Sir Mark’s laboratory is known as the Wolfson Drug Discovery Unit in recognition of the £2 million award he received from the Wolfson Foundation in 2008.  The Unit’s core funding comes from the National Institute of Health via the UCL/UCLH Biomedical Research Centre, of which he is one of the Principal Investigators.  The current five year period of this funding, more than £1 million, ends on 31 March 2022 and Sir Mark intends to step down as Director of the Unit at that time, handing over to Professor Vittorio Bellotti.  Until then, and possibly afterwards, depending on progress in the next two years, Sir Mark will continue to run his drug development programmes.  These comprise the NIHR funded (£5.75 million) DESPIAD clinical trial of his drug, miridesap, for Alzheimer’s disease and two other major, fully funded programmes for new potential drugs invented by him and his team.

Professor Vittorio Bellotti was a post-doctoral research fellow in the Pepys laboratory in 1994 and has been a close collaborator ever since, becoming a world leader in amyloidosis research, especially its biochemical and biophysical aspects.  Sir Mark recruited Professor Bellotti to join the Wolfson Drug Discovery Unit in 2010, specifically as his chosen successor to lead the laboratory in due course.  Professor Bellotti rapidly established his own team in the Unit, working on his own projects, some in close collaboration with Sir Mark.  Professor Bellotti’s exciting and productive work has included a series of critically important new discoveries about the mechanisms of amyloid of formation that will underpin new therapeutic developments.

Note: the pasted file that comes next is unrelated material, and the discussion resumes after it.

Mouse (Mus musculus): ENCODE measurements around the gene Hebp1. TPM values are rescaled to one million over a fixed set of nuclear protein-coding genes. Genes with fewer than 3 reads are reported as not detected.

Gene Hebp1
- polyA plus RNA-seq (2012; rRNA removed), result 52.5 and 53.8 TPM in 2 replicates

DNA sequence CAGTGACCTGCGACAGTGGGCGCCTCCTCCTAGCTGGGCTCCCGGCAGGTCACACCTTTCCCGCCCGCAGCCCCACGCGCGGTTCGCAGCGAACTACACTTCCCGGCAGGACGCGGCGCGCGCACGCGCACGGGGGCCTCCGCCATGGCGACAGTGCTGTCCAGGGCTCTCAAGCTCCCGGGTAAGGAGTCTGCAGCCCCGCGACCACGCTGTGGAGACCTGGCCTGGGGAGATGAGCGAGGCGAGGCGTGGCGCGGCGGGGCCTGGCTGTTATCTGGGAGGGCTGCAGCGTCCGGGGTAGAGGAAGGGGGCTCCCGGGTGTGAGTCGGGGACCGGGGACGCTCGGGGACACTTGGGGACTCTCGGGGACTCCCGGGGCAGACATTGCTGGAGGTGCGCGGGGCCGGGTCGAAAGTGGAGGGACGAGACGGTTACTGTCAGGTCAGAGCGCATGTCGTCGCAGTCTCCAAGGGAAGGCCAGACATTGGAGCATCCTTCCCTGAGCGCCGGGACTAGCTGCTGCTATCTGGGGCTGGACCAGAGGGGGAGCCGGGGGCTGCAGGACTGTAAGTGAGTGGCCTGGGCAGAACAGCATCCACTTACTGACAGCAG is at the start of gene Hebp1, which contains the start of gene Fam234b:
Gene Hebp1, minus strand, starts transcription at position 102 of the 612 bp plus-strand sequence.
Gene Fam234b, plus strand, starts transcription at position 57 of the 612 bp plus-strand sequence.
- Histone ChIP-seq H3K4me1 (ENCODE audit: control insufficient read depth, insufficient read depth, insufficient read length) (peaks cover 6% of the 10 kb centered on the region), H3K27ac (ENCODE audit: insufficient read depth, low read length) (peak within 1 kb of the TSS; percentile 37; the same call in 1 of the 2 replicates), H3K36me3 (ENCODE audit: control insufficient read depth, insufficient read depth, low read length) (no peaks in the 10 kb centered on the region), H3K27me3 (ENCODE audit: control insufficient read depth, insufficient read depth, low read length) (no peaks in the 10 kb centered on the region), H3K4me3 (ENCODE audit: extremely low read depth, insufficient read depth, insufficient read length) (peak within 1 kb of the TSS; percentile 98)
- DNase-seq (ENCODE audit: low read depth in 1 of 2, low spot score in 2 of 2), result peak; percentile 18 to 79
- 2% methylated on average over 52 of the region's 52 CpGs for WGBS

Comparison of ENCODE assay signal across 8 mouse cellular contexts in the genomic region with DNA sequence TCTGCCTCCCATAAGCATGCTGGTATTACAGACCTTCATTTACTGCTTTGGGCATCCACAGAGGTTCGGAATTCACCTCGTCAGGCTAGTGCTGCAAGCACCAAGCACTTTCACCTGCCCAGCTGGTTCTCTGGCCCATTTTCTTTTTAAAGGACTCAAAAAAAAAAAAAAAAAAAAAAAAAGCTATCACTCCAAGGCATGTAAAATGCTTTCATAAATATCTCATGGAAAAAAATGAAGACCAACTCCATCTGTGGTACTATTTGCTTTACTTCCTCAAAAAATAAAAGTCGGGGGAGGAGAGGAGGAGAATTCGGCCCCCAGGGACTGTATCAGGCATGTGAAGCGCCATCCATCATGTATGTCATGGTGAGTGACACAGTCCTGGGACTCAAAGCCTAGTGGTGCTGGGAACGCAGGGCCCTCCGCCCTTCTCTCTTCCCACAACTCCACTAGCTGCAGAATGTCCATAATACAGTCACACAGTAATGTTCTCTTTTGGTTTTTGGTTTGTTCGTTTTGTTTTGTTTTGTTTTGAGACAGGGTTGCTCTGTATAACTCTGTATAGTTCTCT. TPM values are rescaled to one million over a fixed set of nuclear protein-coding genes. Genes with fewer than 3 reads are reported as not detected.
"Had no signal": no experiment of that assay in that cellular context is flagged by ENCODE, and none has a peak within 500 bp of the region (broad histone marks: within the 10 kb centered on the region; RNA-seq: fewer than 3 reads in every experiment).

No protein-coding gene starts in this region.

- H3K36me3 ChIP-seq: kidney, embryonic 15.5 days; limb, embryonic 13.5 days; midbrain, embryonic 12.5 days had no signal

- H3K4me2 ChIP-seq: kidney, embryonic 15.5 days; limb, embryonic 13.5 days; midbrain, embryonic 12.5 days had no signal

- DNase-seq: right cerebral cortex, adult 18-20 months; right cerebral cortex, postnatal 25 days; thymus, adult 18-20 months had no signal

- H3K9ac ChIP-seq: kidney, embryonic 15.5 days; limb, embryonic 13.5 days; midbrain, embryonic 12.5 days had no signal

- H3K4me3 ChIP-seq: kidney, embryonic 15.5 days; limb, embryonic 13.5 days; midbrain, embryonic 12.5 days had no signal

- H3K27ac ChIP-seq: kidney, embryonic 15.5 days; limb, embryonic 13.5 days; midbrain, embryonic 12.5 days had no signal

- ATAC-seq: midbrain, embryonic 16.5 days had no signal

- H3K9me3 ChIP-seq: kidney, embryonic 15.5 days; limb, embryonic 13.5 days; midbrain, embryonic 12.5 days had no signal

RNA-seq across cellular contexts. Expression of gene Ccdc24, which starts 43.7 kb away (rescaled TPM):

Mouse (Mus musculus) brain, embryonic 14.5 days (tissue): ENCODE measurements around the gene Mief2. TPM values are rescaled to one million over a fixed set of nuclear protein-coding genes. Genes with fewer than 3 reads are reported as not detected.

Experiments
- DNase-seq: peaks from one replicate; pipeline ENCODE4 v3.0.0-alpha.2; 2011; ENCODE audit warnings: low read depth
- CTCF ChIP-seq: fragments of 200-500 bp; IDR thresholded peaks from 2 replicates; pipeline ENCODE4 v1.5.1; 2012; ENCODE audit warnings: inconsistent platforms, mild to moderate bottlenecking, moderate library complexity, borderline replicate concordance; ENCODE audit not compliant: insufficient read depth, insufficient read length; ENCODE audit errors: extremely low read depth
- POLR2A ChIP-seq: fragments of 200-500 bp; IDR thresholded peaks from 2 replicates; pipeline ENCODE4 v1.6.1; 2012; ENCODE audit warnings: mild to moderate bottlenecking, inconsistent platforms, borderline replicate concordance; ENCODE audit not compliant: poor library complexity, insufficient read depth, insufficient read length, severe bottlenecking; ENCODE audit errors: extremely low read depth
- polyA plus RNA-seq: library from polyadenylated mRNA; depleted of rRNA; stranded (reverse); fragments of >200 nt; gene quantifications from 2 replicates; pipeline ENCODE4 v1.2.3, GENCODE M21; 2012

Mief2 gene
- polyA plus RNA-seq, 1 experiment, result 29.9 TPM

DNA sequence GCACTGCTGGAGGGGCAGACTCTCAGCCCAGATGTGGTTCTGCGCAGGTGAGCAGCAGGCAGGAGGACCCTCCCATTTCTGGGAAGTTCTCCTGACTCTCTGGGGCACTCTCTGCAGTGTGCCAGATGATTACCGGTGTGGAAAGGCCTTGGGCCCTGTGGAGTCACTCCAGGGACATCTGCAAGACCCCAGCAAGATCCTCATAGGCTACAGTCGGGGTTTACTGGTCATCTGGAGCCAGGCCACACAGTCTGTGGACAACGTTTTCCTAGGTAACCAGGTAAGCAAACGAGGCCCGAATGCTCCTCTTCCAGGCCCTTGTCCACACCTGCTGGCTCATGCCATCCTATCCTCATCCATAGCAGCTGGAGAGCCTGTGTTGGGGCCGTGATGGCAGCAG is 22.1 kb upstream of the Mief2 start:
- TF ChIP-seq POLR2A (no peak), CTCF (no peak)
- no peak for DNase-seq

More about the NAC

More about Public and Patient Involvement at the NAC

Essential information

Publications authored by NAC doctors

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amyloid deposit in Afib amyloidosis congo red kidney

Kidney tissue, viewed using specialist laboratory techniques to pick up amyloid deposits (stained with Congo Red dye and viewed under cross-polarised light)
Reproduced with permission from Int J Biochem Cell Biol, Dec 2003;35:12;1608-1613

SAP structure

Structure of the serum amyloid P component (SAP) molecule, reproduced from Nature 367, 338 – 345 (27 January 1994). SAP is found in all types of amyloid deposits.


The Amyloidosis Awareness Programme of the NAC is generously supported by:
Akcea Therapeutics
Alnylam Pharmaceuticals
The Tufton Charitable Trust

General administration, web design and medical communications provided by:
Dr Miriam Vered, Vered Consulting